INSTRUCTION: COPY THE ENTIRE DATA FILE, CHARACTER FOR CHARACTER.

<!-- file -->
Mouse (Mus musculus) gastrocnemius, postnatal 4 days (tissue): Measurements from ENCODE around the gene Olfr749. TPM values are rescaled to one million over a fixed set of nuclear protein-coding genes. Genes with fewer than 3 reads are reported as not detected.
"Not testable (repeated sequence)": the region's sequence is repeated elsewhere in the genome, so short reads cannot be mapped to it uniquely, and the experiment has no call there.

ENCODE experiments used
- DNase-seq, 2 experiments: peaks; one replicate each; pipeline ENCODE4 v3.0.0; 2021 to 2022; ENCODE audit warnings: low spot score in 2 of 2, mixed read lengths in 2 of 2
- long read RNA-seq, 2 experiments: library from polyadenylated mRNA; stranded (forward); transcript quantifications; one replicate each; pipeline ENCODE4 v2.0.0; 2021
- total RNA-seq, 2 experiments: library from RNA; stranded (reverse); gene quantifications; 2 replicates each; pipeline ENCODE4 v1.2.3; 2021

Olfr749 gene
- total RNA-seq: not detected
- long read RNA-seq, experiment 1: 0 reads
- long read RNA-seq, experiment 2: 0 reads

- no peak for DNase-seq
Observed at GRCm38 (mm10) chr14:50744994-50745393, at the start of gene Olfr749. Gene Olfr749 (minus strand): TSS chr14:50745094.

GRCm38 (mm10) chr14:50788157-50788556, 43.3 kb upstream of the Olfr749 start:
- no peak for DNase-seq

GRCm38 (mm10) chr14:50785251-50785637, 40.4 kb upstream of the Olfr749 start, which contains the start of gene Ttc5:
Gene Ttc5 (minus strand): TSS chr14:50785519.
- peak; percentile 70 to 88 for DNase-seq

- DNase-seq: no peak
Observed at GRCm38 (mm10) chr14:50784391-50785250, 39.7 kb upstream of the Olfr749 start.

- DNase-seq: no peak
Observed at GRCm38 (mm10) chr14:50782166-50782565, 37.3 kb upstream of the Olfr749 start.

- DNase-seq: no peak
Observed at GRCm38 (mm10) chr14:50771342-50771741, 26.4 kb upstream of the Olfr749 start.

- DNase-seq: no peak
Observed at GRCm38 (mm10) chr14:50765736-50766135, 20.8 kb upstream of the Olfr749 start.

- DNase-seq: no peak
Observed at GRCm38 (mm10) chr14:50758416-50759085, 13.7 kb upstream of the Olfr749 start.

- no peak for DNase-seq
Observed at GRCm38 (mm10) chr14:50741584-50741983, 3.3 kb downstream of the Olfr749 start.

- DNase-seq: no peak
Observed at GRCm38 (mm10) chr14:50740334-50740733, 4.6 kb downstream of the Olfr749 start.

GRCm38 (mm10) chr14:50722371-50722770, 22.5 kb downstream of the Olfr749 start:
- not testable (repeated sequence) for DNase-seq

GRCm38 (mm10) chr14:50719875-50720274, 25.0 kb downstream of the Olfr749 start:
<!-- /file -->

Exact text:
Mouse (Mus musculus) gastrocnemius, postnatal 4 days (tissue): Measurements from ENCODE around the gene Olfr749. TPM values are rescaled to one million over a fixed set of nuclear protein-coding genes. Genes with fewer than 3 reads are reported as not detected.
"Not testable (repeated sequence)": the region's sequence is repeated elsewhere in the genome, so short reads cannot be mapped to it uniquely, and the experiment has no call there.

ENCODE experiments used
- DNase-seq, 2 experiments: peaks; one replicate each; pipeline ENCODE4 v3.0.0; 2021 to 2022; ENCODE audit warnings: low spot score in 2 of 2, mixed read lengths in 2 of 2
- long read RNA-seq, 2 experiments: library from polyadenylated mRNA; stranded (forward); transcript quantifications; one replicate each; pipeline ENCODE4 v2.0.0; 2021
- total RNA-seq, 2 experiments: library from RNA; stranded (reverse); gene quantifications; 2 replicates each; pipeline ENCODE4 v1.2.3; 2021

Olfr749 gene
- total RNA-seq: not detected
- long read RNA-seq, experiment 1: 0 reads
- long read RNA-seq, experiment 2: 0 reads

- no peak for DNase-seq
Observed at GRCm38 (mm10) chr14:50744994-50745393, at the start of gene Olfr749. Gene Olfr749 (minus strand): TSS chr14:50745094.

GRCm38 (mm10) chr14:50788157-50788556, 43.3 kb upstream of the Olfr749 start:
- no peak for DNase-seq

GRCm38 (mm10) chr14:50785251-50785637, 40.4 kb upstream of the Olfr749 start, which contains the start of gene Ttc5:
Gene Ttc5 (minus strand): TSS chr14:50785519.
- peak; percentile 70 to 88 for DNase-seq

- DNase-seq: no peak
Observed at GRCm38 (mm10) chr14:50784391-50785250, 39.7 kb upstream of the Olfr749 start.

- DNase-seq: no peak
Observed at GRCm38 (mm10) chr14:50782166-50782565, 37.3 kb upstream of the Olfr749 start.

- DNase-seq: no peak
Observed at GRCm38 (mm10) chr14:50771342-50771741, 26.4 kb upstream of the Olfr749 start.

- DNase-seq: no peak
Observed at GRCm38 (mm10) chr14:50765736-50766135, 20.8 kb upstream of the Olfr749 start.

- DNase-seq: no peak
Observed at GRCm38 (mm10) chr14:50758416-50759085, 13.7 kb upstream of the Olfr749 start.

- no peak for DNase-seq
Observed at GRCm38 (mm10) chr14:50741584-50741983, 3.3 kb downstream of the Olfr749 start.

- DNase-seq: no peak
Observed at GRCm38 (mm10) chr14:50740334-50740733, 4.6 kb downstream of the Olfr749 start.

GRCm38 (mm10) chr14:50722371-50722770, 22.5 kb downstream of the Olfr749 start:
- not testable (repeated sequence) for DNase-seq

GRCm38 (mm10) chr14:50719875-50720274, 25.0 kb downstream of the Olfr749 start: